Investor Trends

Investments? One in Five Can’t Name Products Owned or Firms Behind Them

Fidelity and Vanguard Lead in Shareholder Awareness in Investment Products and Asset Managers Metrics Report

(September 18, 2018, Rye, NY) – As consumers struggle with basic awareness about investment product ownership, Fidelity and Vanguard stand out for consumers who know the products they own and the firms who make them in a new report from Hearts & Wallets, the source for retail investor data and insights.

The report, Investment Products & Asset Managers: Building Product Relevancy Through Consumer Insights, is an insight module drawn from the latest fielding of the Hearts & Wallets Investor Quantitative™ Database (IQ™ Database) and analyzes consumer awareness and ownership of investment products along with awareness of asset allocation and asset managers. The IQ™ Database is recognized as the largest single dataset on U.S. retail consumer attitudes, behaviors and buying patterns with over 40,000 U.S. households.

Awareness Gap

Consumer ability to name the investment products they own is improving with a recent uptick in product awareness, after a sustained decline since 2011. Eight in 10 consumers can name the products they own, even with a 10-percentage-point increase over the past two years. For products, consumers were asked to identify ownership of cash, CDs, mutual funds, ETFs, individual stocks, bonds, annuities or other products.

Much of the uptick is driven by consumers with the least money, often with large cash holdings. Consumers with under $100,000 in investable assets increased product ownership awareness by 15 percentage points from 63 percent to 78 percent in the last two years as compared to a nearly flat awareness level for consumers with over $100,000 during the same time.

“Helping consumers become more aware of product ownership can give them more control of their financial future, and really, increase their overall financial literacy,” Laura Varas, CEO and founder of Hearts & Wallets said. “Firms have a wonderful opportunity to stand out among commoditized offerings that are only differentiated on price. Consumers tell us that are really confused not only about products, but also about the firms that create them.”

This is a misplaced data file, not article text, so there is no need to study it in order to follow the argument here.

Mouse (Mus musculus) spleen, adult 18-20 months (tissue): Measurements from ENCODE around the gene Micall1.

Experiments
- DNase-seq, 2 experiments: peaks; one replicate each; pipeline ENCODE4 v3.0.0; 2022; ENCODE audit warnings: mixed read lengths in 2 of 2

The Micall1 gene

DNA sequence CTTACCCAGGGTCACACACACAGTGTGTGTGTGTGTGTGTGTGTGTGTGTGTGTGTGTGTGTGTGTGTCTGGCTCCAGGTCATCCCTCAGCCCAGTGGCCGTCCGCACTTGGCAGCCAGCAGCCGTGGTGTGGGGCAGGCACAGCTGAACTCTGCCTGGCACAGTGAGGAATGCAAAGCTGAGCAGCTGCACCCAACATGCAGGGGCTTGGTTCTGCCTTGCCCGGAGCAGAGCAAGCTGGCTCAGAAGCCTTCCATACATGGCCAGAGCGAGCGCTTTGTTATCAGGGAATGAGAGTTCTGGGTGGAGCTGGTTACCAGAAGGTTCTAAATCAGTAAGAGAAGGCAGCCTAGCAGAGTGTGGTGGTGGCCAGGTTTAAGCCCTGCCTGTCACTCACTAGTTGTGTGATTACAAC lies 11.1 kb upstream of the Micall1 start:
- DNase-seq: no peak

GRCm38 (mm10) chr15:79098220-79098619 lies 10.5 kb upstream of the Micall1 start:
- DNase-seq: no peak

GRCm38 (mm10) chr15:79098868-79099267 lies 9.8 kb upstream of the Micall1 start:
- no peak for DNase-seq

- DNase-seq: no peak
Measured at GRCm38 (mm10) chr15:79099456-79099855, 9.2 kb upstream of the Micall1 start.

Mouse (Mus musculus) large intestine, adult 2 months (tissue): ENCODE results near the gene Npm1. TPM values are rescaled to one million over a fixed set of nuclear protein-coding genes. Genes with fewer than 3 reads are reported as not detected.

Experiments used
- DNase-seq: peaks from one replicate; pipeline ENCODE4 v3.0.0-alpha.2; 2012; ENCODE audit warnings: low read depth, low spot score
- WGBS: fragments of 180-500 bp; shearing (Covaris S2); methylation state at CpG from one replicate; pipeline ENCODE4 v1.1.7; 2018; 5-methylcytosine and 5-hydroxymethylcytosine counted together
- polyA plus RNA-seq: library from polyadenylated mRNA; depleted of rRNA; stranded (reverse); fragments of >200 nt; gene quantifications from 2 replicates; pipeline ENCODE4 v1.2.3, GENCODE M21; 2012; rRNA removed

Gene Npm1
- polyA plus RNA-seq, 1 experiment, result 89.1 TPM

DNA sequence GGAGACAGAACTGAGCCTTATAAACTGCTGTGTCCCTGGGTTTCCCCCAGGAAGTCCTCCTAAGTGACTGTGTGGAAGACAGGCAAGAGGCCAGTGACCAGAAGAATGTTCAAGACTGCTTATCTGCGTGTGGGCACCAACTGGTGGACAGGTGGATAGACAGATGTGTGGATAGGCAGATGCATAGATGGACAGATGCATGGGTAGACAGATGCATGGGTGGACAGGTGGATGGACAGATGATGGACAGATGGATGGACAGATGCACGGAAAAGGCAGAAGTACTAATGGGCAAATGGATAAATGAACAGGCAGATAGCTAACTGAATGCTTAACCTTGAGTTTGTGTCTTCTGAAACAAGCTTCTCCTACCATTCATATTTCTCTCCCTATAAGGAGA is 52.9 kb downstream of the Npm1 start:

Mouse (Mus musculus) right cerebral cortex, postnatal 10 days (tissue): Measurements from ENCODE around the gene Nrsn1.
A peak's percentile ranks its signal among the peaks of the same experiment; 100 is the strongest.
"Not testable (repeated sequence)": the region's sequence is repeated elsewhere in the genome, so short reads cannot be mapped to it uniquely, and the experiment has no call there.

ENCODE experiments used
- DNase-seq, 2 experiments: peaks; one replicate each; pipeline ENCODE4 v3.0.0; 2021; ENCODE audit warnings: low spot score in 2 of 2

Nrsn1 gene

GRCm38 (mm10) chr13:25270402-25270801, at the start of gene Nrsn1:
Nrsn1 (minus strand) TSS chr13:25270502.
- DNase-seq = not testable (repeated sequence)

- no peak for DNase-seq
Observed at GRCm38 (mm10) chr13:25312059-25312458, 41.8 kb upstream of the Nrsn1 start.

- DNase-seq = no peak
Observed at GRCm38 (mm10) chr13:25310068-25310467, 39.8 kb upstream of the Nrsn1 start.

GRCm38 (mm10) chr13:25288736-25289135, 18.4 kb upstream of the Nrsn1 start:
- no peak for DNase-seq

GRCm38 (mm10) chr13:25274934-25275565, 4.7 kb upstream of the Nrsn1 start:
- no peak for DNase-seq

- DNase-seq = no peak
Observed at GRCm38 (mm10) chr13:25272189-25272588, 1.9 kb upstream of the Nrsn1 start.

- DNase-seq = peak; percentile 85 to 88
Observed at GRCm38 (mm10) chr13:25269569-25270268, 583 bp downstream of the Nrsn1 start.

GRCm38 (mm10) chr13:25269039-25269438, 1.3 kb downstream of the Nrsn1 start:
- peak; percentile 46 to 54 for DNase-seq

Tops in Shareholder Awareness

Many mutual fund/ETF owners aren’t sure who their asset managers are. One in five can’t name any asset managers whose funds for whom they are certain they are shareholders. Many owners can name, on average, three fund families they are definitely shareholders of and five fund families that they think they may be shareholders of but are unsure. Hearts & Wallets has created a shareholder awareness score to measure the ratio of shareholders who are definitely sure of ownership.

Fidelity and Vanguard have the highest Hearts & Wallets Shareholder Awareness Score, which tracks consumer certainty by fund family. Over the past three years, Shareholder Awareness Score has improved most at Wells Fargo Funds (Wells Fargo NYSE: WFC), iShares (BlackRock), Vanguard, Fidelity and American Century.

ut of the thousands of investment products offered, consumers remember ones that solve their problems...

Many well-respected asset managers have shareholder awareness scores of less than a third. For many, intermediaries handle sales. Some asset managers may have made a strategic decision to not spend money on direct communications with shareholders, and some firms may feel they can’t be responsible for general consumer confusion.

“Fidelity and Vanguard have the highest Hearts & Wallets Shareholder Awareness Score at 70 percent with other top firms for awareness coming in around 50 percent,“ Amber Katris, Hearts & Wallets Subject Matter Expert and report author, said. “This measure provides a great snapshot of firms that have formed a strong bond with their shareholders.”

Trends for Asset Managers

Not all shareholders are alike. Analyses of fund shareholders within the report reveal only a few of many competitive data points and insights within the IQ™ Database. For example, J.P. Morgan Funds shareholders are younger than those of selected other firms, with a mean breadwinner age of 45. Capital Group shareholders say they are more likely than other selected firms to find retirement planning difficult, while Vanguard shareholders are the least likely to have difficulty with “getting started saving and investing.”

“Out of the thousands of investment products offered, consumers remember ones that solve their problems,” Varas said. “Asset managers can build awareness for products and their firms, especially with insights on unique shareholder attributes in comparison to competitors. Firms can also raise visibility through consumer products approaches, including offering online comparisons of products by feature and price, and providing engaging communications. Being a shareholder establishes a special relationship. Asset managers have earned the right to communicate with their shareholders if they want.”




Investment Product & Asset Managers: Building Product Relevancy Through Consumer Insights is a report drawn from the insight module in the Hearts & Wallets Investor Quantitative™ Database (IQ™ Database). The report provides a comprehensive overview of product ownership and awareness by U.S. consumers as well as awareness of asset allocation and asset managers.
About Hearts & Wallets
Hearts & Wallets is a data and consulting firm focused on understanding the drivers behind retail investor decision making. Combining a consumer marketing framework with financial services operating experience, the company is a catalyst for consumer-driven innovation in retail investing and saving. Hearts & Wallets works with leading financial providers to improve the effectiveness of their marketing communications, solution design and service delivery. For more information visit